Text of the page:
The defiling of Buddhism for the purposes of Commercialization

Lack of or denial of access to Buddhist resources for poor, middle class and rural people

Sexual Exploitation, Monetary Fraud and Counterfeit Credentials by some so-called ‘teachers’

The fantastic, yet chaotic collision of the multitudes of different Buddhist traditions online

Secularization, Science and Crossover Religions such as a Buddhist/Christian Mix

Racism, Classism and Sexism

Cultural and Intellectual Snobbery – “My Buddhism is more authentic than your Buddhism.”

This last point has been a subject of great debate online lately, which has lead to a few constructive discussions but also has seen some very disrespectful and downright ugly articles and comments aimed at belittling how others choose to practice their faith and religion. Authentic Buddhism to me is the unquestionable commitment to oneself to explore, test and understand the teachings that have been passed down from the Buddha from generation to generation. It is an exploration of nature and heart, and not necessarily limited to the traditional forms of Buddhist worship. The authentic expression of how the Buddha Dharma exists are unlimited and unending, with various manifestations, and while there are multitudes of ‘wrong paths’ one may take, Westerners are no less capable than any other people to find their own true way. As well, Buddhism has spread far beyond the stereotype of the rich white urban liberal and now encompasses people from all ethnic, political and cultural persuasions. There are liberals, conservatives, non-vegetarians, Christians, atheists, blue collar workers and yes, even us Rednecks who now are seriously looking at the Buddhist teachings as a bright shining way, away from blind faith and away from dogma, away from the un-testable supernatural, and indeed many are finding a spiritual path worth exploring.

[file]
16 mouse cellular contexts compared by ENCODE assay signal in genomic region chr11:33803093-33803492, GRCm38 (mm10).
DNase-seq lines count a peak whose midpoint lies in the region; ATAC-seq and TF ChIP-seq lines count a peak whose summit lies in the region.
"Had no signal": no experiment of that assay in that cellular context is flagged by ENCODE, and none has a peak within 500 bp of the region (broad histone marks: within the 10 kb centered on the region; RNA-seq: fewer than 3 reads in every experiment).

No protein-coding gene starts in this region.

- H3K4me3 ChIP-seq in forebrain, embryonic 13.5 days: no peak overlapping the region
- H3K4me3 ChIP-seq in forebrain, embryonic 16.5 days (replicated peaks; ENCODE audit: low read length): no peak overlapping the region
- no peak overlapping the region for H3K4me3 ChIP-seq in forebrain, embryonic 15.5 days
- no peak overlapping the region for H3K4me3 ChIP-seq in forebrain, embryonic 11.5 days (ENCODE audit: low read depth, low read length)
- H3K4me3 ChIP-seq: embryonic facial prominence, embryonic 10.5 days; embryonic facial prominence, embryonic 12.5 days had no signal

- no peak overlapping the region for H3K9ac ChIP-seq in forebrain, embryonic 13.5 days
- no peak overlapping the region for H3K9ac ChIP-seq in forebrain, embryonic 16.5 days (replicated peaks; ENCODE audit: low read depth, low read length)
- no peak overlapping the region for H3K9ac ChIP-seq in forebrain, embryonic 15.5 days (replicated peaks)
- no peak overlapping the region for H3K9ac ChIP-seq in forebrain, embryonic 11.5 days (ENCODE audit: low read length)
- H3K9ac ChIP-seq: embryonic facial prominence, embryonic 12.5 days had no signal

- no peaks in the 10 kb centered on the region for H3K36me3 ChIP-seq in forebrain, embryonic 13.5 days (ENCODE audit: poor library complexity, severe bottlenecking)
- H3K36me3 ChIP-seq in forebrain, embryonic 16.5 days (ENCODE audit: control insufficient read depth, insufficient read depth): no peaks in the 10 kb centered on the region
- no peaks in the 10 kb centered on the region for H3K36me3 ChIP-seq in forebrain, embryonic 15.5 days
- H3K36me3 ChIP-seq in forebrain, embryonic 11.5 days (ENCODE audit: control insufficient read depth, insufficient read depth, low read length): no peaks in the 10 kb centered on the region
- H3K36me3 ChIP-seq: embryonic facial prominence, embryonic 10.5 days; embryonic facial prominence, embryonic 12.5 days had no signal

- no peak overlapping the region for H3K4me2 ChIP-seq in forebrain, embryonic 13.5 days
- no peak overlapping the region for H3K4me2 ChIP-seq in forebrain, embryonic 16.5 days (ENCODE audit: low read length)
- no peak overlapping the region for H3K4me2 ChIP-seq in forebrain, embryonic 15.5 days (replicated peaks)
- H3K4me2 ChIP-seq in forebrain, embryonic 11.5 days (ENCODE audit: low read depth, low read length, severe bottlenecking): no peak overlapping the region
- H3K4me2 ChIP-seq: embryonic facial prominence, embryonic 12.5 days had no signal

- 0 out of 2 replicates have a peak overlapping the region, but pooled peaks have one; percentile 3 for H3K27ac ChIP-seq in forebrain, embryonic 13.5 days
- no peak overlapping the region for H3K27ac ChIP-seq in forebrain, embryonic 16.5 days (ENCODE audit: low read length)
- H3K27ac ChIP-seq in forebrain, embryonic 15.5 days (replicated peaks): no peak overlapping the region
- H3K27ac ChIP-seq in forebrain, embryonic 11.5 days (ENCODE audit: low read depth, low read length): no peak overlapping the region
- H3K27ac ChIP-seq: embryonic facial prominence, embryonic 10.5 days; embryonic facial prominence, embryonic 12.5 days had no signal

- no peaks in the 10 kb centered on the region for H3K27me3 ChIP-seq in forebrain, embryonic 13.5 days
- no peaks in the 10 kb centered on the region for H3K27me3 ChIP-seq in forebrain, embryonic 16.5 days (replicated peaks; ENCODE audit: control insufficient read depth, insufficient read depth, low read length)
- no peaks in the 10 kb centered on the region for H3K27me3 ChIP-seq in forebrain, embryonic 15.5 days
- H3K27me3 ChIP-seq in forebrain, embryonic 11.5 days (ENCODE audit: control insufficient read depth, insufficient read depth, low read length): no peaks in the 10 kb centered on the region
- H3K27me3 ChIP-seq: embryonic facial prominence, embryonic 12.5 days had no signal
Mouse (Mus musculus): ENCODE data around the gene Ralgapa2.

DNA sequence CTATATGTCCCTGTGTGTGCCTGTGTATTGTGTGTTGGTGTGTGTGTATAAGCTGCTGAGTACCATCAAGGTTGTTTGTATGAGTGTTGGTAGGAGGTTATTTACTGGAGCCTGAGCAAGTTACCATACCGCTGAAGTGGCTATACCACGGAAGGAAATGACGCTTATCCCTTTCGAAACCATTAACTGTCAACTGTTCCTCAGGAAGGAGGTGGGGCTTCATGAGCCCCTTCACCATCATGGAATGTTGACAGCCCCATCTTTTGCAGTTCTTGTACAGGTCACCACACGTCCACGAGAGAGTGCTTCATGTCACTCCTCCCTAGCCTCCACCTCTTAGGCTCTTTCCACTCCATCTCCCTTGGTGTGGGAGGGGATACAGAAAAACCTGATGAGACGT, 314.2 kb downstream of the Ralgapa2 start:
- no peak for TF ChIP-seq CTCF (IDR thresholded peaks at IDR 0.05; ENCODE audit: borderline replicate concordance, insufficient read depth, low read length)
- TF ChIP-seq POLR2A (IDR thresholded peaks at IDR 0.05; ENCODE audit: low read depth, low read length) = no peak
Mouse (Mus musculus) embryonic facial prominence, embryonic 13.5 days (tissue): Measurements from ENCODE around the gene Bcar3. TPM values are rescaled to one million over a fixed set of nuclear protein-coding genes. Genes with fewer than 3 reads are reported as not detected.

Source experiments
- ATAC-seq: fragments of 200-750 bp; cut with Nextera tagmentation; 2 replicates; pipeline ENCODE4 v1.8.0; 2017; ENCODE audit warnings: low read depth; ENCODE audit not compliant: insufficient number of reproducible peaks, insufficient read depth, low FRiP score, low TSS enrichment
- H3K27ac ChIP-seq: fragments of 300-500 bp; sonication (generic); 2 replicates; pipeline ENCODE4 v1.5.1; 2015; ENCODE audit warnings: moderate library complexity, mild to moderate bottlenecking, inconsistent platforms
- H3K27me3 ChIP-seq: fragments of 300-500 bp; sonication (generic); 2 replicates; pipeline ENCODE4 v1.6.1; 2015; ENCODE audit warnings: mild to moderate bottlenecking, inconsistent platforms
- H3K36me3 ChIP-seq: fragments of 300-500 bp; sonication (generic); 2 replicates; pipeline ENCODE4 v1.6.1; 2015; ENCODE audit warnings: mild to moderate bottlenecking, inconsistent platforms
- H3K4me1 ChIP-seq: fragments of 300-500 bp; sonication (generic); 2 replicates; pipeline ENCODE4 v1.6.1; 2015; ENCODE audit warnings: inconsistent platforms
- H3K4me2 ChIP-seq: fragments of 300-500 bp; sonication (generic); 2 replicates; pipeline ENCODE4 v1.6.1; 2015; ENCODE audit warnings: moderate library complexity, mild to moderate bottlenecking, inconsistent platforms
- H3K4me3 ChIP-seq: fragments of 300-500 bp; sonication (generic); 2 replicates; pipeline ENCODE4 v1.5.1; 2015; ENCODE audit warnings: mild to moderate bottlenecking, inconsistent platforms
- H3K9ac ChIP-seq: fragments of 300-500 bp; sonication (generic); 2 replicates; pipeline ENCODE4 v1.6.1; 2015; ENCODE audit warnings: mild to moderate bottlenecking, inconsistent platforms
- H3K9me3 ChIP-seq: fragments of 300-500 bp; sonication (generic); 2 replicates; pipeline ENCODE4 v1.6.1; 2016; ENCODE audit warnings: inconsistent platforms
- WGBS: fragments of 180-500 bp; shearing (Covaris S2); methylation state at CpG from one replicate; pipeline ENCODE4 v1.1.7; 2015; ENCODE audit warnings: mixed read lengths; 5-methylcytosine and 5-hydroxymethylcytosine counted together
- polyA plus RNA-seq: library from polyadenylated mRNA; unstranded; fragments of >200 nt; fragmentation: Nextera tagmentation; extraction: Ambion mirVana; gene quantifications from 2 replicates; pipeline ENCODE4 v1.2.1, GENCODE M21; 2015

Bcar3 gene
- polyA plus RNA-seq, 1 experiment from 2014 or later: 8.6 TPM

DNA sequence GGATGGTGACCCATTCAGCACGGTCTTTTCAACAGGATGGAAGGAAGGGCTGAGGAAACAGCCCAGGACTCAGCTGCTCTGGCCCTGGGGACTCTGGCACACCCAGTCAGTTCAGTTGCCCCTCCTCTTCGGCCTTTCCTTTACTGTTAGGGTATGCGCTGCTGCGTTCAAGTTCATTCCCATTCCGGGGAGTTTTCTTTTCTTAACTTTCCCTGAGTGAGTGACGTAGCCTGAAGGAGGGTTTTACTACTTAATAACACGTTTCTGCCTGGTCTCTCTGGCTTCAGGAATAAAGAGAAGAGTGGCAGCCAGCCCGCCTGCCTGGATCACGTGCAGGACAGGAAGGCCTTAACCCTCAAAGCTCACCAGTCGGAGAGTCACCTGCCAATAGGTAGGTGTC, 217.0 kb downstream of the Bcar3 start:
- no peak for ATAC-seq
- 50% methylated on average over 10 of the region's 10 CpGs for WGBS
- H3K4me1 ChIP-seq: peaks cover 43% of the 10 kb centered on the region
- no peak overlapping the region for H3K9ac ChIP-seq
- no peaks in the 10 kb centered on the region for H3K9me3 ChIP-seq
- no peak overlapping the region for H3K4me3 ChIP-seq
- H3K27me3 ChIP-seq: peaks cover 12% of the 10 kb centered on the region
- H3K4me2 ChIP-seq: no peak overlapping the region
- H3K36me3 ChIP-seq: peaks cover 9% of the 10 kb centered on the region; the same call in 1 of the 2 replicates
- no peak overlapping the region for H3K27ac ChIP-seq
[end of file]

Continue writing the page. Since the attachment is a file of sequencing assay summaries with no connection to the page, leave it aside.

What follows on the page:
Many are even finding the integration of Buddhist philosophy with scientific topics such as biology, psychology and perhaps most importantly physics to be one of the keys to a positive and mass reception in Western culture, and is helping greatly with the basic understandings of the fundamentals such as impermanence, anatta and dukkha. We must realize, however, the way we transmit the teachings must not exclude the thousands of years of past cultural heritage and techniques, but, however is taught in a way that neither confusing nor difficult to comprehend, and is incorporated in both new and old traditions.

It is amazing for me to know I live in a time such as this, a time where traditions collide, new ways of seeing Buddhism are formed and the extraordinary enthusiasm that all those who are new to the practice are showing us all a different way. What we want, we cannot explain, what we seek, we cannot describe. What we’ve been told doesn’t always fit and what we think doesn’t always match what we see. The power of the people’s will is sweeping down the newly formed valley of practice here in the West, like a glacial mass, growing in every moment, feed by the streams of discontent from the mountains of impure dogma, wicked greed and the ego driven contempt, condescension and intolerance of change.

This journey of inward soul searching our community has already begun to undertake is indeed a radical, colossal and prodigious event that cannot be stopped by the mere motives of a few scoundrels, profiteers or deviants. Sorry Noah, it’s too late to build the Ark, I’m waist deep in water and the only way out is to keep swimming.


  1. Thanks for posting this Richard. :-)

  2. Yet another fantastic article from the swap. Thanks for being a part of it!!!